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Working Globally on Muslim Mental Health

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Headshot of Farha Abbasi, the photo is black and white. She has dark long hair.

Farha Abbasi (Photo by the Muslims for American Progress)

Farha Abbasi is uniquely positioned to build bridges between MSU and communities in the Muslim world. Abbasi, assistant professor in the Department of Psychiatry, has established a growing number of relationships with scholars, government officials and religious leaders through international conferences and academic collaborations in Muslim-majority countries. Her endeavor contributes to the advancement of psychiatric services and research in these countries, and also helps increase U.S. acceptance of Muslim immigrants as well as Muslims abroad.

Abbasi was born and raised in Pakistan, where she also trained as an internal medicine practitioner. Together with her three daughters, Abbasi migrated to the U.S. only a year before 9/11, and as with many Muslims in the U.S., she found that the attacks greatly shaped her life and career choices.

“My religion was being questioned, and it was very deeply disturbing because one of the reasons I moved to the United States was to get away from this extremism and chaos, and to come here and defend myself against being grouped with that extremism was very, very hard,” said Abbasi. “Now when I look back—yes, possibly I went through a big phase of depression and it took me a while to accept the new environment.”

Facing these challenges, but determined to resume her professional career, Abbasi grew interested in psychiatry. She was accepted for a psychiatry residency at MSU and stayed on as faculty after completing her residency in 2010. Since then, Abbasi’s decade as a staff psychiatrist at MSU has given her a great deal of exposure to international graduate students, whom she believes have much to teach Americans about the different realities in the Muslim world.

“One of our biggest resources is international students. You have the whole world coming to Michigan State,” she said.

Abbasi has also had first-hand exposure to the challenges many Muslims face and how U.S. and university policies impact their mental health. To help address those challenges and counter the social stigma surrounding mental health, Abbasi founded the Muslim Mental Health Conference during the second year of her residency. Now in its 13th year, the conference brings together scholars and religious leaders in order to raise awareness to the issues of mental health, as well as the psychiatric services available for members of the Muslim community.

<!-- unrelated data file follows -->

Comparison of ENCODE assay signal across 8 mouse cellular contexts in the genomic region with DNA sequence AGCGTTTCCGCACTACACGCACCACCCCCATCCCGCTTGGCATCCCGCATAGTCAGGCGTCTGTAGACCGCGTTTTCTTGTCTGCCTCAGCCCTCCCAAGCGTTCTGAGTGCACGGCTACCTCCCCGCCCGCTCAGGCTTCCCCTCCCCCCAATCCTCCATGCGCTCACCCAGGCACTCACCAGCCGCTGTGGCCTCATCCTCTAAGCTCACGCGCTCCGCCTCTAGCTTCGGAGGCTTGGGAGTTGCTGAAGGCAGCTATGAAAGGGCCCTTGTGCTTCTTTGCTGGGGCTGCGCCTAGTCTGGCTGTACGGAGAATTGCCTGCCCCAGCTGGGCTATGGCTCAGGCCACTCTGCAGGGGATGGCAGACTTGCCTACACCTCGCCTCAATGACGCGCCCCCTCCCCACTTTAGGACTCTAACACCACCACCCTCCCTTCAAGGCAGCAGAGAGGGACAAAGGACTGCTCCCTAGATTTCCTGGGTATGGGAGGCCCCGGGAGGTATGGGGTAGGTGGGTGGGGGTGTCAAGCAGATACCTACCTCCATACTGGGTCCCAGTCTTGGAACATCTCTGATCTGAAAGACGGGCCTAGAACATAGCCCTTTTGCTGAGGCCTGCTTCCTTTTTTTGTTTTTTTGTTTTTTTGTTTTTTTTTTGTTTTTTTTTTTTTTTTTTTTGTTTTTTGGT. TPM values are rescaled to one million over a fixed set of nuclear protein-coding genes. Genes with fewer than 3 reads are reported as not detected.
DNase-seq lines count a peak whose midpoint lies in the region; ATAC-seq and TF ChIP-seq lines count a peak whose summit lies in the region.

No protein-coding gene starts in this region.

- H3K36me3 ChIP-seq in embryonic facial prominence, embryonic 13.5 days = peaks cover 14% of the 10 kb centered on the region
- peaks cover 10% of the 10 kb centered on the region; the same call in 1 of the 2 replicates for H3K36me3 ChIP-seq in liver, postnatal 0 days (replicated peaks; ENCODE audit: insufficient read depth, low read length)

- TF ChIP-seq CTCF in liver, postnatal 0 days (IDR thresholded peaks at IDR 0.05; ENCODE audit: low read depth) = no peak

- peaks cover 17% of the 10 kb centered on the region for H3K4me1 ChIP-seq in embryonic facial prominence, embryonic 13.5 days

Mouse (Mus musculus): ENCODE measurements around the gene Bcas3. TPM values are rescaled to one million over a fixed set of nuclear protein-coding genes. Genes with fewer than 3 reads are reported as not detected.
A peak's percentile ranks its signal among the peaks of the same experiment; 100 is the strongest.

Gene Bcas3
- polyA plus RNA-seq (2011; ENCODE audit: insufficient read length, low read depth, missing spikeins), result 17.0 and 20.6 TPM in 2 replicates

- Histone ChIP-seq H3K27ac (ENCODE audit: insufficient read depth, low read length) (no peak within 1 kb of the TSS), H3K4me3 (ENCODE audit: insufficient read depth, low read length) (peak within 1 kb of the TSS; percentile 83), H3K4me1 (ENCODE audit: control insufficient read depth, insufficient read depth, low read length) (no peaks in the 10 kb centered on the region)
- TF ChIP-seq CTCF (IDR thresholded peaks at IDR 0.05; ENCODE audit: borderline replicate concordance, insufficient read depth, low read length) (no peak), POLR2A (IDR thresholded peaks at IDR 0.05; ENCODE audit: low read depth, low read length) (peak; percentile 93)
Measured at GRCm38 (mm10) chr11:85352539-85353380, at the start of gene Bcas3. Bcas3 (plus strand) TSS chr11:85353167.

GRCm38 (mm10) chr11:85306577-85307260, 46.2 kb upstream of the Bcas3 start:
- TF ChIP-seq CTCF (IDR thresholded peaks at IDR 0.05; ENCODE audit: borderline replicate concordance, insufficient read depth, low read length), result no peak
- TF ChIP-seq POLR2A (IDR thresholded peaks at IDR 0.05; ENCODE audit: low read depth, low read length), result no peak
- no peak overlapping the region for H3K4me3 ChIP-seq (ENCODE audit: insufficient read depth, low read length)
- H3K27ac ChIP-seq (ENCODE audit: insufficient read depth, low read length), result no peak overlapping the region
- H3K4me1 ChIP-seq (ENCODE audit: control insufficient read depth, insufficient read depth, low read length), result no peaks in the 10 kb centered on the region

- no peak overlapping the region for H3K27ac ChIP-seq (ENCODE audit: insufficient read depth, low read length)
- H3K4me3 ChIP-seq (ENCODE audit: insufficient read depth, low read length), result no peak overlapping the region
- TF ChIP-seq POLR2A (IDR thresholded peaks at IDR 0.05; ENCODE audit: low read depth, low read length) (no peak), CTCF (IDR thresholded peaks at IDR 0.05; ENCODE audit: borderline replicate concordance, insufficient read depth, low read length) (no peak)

Group photo sitting in an auditorium.

Participants of the 2019 International Muslim Mental Health Conference in Malaysia.

The conference began in the U.S. before going global, with its first international event in Malaysia in July 2019, followed by an event in England in September 2019. The decision to take the conference global was made after Abbasi encountered visiting scholars who shared similar experiences regarding stigmas around psychiatry and spoke of the limited psychiatric services available in some international locations.

“That’s when I really started working globally on these issues,” said Abbasi.

Abbasi says one of the main goals of these conferences is to help spur systems of mental health support for Muslim communities, since Muslims have to deal with the disproportionate psychological impact of organized violence and the resulting displacement and psychological trauma.

“Muslims are the ones most killed by the hands of terrorists, and Muslims are the ones most killed in the war against terrorism,” Abbasi said.

The conferences are helping build local infrastructure by empowering future generations of psychiatrists, social workers and therapists. For example, in Jordan, Abbasi’s work led to MSU signing agreements with medical schools and universities, as well as virtual clinical presentations and training for Jordanian professionals. Abbasi has also been able to regularly meet abroad with legislators, faith leaders and university presidents, and has helped recruit students from Muslim countries to come to MSU. Abbasi has also started similar initiatives in her home country of Pakistan and is looking to extend this work in Indonesia.